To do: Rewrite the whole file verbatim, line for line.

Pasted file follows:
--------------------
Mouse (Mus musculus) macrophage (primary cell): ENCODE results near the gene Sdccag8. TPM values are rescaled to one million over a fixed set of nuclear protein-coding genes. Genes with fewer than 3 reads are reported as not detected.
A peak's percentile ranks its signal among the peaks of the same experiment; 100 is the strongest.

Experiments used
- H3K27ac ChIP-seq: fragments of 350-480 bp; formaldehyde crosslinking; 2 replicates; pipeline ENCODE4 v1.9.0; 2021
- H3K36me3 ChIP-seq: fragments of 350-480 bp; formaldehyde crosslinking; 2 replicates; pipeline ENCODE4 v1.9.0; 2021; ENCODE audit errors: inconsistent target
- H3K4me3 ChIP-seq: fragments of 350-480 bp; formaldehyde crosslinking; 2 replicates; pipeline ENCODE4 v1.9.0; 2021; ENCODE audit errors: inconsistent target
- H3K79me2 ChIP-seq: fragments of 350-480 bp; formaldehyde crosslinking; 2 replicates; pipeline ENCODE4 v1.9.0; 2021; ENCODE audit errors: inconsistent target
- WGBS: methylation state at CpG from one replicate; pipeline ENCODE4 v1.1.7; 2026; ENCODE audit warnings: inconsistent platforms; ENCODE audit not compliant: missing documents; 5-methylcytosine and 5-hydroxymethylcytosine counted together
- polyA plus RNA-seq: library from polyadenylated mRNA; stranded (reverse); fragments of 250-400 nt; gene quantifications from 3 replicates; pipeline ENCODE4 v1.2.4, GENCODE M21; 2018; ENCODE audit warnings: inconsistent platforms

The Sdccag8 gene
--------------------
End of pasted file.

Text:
Mouse (Mus musculus) macrophage (primary cell): ENCODE results near the gene Sdccag8. TPM values are rescaled to one million over a fixed set of nuclear protein-coding genes. Genes with fewer than 3 reads are reported as not detected.
A peak's percentile ranks its signal among the peaks of the same experiment; 100 is the strongest.

Experiments used
- H3K27ac ChIP-seq: fragments of 350-480 bp; formaldehyde crosslinking; 2 replicates; pipeline ENCODE4 v1.9.0; 2021
- H3K36me3 ChIP-seq: fragments of 350-480 bp; formaldehyde crosslinking; 2 replicates; pipeline ENCODE4 v1.9.0; 2021; ENCODE audit errors: inconsistent target
- H3K4me3 ChIP-seq: fragments of 350-480 bp; formaldehyde crosslinking; 2 replicates; pipeline ENCODE4 v1.9.0; 2021; ENCODE audit errors: inconsistent target
- H3K79me2 ChIP-seq: fragments of 350-480 bp; formaldehyde crosslinking; 2 replicates; pipeline ENCODE4 v1.9.0; 2021; ENCODE audit errors: inconsistent target
- WGBS: methylation state at CpG from one replicate; pipeline ENCODE4 v1.1.7; 2026; ENCODE audit warnings: inconsistent platforms; ENCODE audit not compliant: missing documents; 5-methylcytosine and 5-hydroxymethylcytosine counted together
- polyA plus RNA-seq: library from polyadenylated mRNA; stranded (reverse); fragments of 250-400 nt; gene quantifications from 3 replicates; pipeline ENCODE4 v1.2.4, GENCODE M21; 2018; ENCODE audit warnings: inconsistent platforms

The Sdccag8 gene